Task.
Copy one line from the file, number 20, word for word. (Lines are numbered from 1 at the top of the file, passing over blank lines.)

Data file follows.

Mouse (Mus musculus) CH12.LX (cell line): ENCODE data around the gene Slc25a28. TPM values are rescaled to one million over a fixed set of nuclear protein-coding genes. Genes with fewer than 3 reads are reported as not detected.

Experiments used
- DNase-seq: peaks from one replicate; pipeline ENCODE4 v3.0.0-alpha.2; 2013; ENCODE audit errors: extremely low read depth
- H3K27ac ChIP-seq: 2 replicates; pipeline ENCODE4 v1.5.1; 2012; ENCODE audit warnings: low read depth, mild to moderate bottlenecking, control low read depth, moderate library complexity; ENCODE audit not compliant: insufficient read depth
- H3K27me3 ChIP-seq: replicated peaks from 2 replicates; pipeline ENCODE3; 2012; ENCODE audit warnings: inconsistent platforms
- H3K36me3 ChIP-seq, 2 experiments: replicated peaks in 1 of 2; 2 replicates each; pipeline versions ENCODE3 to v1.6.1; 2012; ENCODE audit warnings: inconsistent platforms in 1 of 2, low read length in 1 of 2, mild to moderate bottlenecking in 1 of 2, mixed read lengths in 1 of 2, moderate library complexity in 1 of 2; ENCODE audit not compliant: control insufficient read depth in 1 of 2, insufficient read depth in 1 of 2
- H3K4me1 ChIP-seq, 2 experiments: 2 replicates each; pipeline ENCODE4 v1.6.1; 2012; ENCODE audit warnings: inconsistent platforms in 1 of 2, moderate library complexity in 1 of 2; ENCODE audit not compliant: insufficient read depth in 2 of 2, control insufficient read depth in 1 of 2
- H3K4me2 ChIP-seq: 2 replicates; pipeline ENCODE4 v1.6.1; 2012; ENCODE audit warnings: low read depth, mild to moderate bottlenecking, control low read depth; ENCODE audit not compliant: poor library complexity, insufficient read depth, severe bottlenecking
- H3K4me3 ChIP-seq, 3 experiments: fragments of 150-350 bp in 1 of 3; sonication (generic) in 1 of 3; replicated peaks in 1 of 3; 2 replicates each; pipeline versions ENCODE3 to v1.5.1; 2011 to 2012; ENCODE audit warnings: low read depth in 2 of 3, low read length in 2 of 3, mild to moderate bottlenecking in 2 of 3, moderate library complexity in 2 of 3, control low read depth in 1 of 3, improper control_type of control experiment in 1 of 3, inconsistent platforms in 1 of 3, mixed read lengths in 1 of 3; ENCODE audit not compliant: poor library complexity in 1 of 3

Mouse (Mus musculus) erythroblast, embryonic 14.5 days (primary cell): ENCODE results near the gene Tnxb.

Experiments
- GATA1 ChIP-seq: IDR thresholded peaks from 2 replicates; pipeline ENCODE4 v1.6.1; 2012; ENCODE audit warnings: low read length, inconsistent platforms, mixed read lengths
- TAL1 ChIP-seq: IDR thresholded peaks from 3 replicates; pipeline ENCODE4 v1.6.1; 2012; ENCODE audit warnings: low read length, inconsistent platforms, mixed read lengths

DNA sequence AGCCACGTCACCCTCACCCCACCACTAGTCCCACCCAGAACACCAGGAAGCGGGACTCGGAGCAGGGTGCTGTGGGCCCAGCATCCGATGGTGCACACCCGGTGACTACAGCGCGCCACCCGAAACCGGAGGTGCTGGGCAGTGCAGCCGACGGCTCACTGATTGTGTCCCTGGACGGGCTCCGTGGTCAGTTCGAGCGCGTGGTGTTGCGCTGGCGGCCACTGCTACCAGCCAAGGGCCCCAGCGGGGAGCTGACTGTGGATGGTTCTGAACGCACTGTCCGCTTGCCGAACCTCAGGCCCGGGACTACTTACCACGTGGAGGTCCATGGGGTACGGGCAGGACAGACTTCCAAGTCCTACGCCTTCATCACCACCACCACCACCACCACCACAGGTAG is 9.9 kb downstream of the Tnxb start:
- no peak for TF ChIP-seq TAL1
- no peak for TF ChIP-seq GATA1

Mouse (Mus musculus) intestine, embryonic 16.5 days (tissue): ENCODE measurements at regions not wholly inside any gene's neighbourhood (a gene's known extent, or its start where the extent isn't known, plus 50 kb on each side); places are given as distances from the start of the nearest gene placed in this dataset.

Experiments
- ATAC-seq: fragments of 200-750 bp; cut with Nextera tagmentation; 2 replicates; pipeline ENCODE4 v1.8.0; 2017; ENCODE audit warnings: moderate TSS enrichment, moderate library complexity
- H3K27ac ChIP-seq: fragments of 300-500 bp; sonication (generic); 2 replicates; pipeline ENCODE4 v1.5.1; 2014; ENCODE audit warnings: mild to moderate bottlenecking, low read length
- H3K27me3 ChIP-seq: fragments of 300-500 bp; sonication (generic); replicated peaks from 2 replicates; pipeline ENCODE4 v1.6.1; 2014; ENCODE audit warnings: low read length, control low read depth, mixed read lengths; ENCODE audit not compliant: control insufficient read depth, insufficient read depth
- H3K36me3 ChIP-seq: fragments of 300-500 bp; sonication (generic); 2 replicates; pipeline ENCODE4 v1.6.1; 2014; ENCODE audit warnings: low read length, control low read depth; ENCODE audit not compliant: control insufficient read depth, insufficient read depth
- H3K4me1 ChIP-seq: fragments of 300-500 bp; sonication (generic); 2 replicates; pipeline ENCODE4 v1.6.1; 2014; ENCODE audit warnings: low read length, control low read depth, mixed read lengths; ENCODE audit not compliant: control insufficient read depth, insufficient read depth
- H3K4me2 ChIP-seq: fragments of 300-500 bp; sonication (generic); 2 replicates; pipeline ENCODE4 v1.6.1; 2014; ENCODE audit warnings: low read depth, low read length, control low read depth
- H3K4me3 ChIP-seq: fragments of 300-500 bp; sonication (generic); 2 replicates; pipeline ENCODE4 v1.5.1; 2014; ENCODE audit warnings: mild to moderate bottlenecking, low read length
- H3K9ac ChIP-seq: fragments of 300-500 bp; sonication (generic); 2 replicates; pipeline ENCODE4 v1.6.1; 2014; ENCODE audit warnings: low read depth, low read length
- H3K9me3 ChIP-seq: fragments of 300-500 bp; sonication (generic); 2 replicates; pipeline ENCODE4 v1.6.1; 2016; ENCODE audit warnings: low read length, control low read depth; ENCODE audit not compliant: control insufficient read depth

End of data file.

- H3K27ac ChIP-seq: fragments of 300-500 bp; sonication (generic); 2 replicates; pipeline ENCODE4 v1.5.1; 2014; ENCODE audit warnings: mild to moderate bottlenecking, low read length